A new study shows an animal's lifespan is written in the DNA. This genetic “clock” lets scientists estimate how long extinct creatures lived. Wooly mammoths could expect around 60 years. But for humans, it's 38 years.
Humans have a “natural” lifespan of around 38 years, according to a new method we have developed for estimating the lifespans of different species by analysing their DNA. (We have modern medicine and improved living conditions to thank for unnaturally extending our lifespans.)
Extrapolating from genetic studies of species with known lifespans, we found that the extinct woolly mammoth probably lived around 60 years and bowhead whales can expect to enjoy more than two and a half centuries of life.
Our research, published today in Scientific Reports, looked at how DNA changes as an animal ages – and found that it varies from species to species and is related to how long the animal is likely to live.
The mystery of ageing
The ageing process is very important in biomedical and ecological research. As animals grow older, they experience a decline of biological functions, which limits their lifespan. Until now it has been difficult to determine how many years an animal can live.
DNA is the blueprint of living organisms and it is an obvious place to seek insights into ageing and lifespan. However, no-one has been able to find differences in DNA sequences that account for differences in lifespans.
Lifespans among vertebrates varies greatly. The pygmy goby (Eviota sigillata) is a small fish that lives only eight weeks, whereas individual Greenland sharks (Somniosus microcephalus) have been found that lived for more than 400 years.
Knowing the lifespan of wild animals is fundamental for wildlife management and conservation. For endangered species, lifespan can be used to understand what populations are viable. In industries such as fisheries, lifespan is used in population models to determine catch limits.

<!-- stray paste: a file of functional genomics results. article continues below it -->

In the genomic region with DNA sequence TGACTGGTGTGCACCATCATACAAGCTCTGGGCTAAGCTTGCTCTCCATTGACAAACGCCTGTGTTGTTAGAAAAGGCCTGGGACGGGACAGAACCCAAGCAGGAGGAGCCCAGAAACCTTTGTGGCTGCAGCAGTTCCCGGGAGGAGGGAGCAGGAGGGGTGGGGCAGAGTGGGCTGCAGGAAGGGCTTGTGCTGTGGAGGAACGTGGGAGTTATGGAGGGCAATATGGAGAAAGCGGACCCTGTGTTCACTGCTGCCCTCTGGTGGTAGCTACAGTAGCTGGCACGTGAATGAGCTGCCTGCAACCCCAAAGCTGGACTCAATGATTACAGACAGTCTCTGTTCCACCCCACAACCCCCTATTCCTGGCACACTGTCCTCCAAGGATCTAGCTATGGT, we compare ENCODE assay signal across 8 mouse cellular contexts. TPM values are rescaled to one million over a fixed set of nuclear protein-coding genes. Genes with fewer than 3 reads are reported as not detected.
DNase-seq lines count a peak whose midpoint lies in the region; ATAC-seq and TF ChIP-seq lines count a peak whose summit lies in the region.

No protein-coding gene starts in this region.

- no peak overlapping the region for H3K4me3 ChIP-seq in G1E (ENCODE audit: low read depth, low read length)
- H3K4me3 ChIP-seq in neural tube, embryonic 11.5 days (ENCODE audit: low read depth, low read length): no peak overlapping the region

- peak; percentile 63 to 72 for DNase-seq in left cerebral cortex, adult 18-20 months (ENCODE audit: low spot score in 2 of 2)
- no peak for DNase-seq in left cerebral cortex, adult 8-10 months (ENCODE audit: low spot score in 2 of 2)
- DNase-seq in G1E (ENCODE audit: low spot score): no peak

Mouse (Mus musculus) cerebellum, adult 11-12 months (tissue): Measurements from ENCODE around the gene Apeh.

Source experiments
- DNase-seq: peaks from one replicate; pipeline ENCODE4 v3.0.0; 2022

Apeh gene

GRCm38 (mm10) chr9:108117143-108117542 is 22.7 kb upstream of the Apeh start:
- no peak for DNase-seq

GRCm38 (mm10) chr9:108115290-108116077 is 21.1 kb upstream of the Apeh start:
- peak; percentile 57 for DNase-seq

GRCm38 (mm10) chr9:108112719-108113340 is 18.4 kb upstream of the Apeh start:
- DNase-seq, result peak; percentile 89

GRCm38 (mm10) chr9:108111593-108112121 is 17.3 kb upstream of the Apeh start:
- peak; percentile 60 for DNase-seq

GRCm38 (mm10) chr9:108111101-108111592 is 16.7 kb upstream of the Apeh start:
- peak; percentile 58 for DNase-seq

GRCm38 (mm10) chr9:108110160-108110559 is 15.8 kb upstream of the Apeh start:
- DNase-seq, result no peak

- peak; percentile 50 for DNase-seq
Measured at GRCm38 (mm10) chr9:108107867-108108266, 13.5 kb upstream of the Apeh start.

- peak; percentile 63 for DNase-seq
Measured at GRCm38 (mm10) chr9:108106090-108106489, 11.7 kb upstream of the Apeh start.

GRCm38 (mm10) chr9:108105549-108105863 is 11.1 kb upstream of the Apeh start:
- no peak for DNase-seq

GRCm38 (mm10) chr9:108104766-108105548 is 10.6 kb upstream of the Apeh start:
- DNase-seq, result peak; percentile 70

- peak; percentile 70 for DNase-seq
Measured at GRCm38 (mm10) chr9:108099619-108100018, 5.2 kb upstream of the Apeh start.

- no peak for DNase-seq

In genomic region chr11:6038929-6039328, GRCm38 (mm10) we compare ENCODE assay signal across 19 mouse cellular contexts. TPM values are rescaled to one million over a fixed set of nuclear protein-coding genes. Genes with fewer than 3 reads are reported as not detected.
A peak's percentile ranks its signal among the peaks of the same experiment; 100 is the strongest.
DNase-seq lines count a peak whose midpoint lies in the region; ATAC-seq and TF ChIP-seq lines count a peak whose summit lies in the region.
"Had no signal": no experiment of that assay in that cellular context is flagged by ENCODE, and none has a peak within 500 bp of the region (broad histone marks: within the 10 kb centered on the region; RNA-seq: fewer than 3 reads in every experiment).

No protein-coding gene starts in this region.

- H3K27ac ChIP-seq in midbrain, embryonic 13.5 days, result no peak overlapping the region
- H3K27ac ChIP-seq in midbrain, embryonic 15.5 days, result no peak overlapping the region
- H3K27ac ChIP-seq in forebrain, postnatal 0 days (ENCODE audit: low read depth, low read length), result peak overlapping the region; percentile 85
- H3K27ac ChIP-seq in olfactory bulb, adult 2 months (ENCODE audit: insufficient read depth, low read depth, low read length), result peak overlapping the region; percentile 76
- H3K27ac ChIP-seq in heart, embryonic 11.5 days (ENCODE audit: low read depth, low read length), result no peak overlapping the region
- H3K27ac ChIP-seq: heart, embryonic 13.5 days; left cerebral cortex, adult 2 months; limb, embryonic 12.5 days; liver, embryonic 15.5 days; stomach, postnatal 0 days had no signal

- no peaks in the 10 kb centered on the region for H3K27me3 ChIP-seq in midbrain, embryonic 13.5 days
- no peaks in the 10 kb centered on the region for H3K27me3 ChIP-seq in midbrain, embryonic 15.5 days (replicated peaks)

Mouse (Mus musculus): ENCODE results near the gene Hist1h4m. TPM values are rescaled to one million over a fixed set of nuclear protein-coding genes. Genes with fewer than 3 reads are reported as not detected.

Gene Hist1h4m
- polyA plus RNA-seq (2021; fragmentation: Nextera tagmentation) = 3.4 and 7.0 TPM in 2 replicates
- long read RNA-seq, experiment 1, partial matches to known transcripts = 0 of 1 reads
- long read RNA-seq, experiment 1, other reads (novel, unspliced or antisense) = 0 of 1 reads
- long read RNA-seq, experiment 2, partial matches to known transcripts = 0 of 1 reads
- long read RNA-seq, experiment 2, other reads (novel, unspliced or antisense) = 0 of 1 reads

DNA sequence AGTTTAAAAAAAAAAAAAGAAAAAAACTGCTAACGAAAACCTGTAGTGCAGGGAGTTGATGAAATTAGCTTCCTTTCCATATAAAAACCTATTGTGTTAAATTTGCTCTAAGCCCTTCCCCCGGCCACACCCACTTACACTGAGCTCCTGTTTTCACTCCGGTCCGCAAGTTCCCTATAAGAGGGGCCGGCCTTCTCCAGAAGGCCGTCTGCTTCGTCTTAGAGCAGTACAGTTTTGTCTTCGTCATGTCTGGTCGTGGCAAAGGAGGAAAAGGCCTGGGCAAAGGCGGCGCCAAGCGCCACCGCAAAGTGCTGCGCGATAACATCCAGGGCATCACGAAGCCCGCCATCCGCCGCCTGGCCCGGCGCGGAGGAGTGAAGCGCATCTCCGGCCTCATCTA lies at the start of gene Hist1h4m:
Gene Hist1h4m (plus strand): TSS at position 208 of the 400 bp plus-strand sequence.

However, the lifespan of most animals is unknown. Most estimates come from a small number of individuals living in captivity whose ages at death were known. For long-lived species it is difficult to obtain a lifespan as they may outlive a generation of researchers.
Using changes in DNA to measure age
Over the past few years researchers have developed DNA “clocks” that can determine how old an animal is using a special type of change in the DNA called DNA methylation.
DNA methylation does not change the underlying sequence of a gene but controls whether it is active. Other researchers have shown that DNA methylation in specific genes is associated with the maximum lifespan of some mammals such as primates.
Despite DNA methylation being linked to ageing and lifespan, no research until now has used it as a method to estimate the lifespan of animals.
In our research, we have used 252 genomes (full DNA sequences) of vertebrate species that other researchers have assembled and made publicly available in an online database. We then compared these genomes to another database of known animal lifespans.
Using this data, we found that we could estimate the lifespan of vertebrate species by looking at where DNA methylation occurs in 42 particular genes. This method also lets us estimate the lifespans of long-lived and extinct species.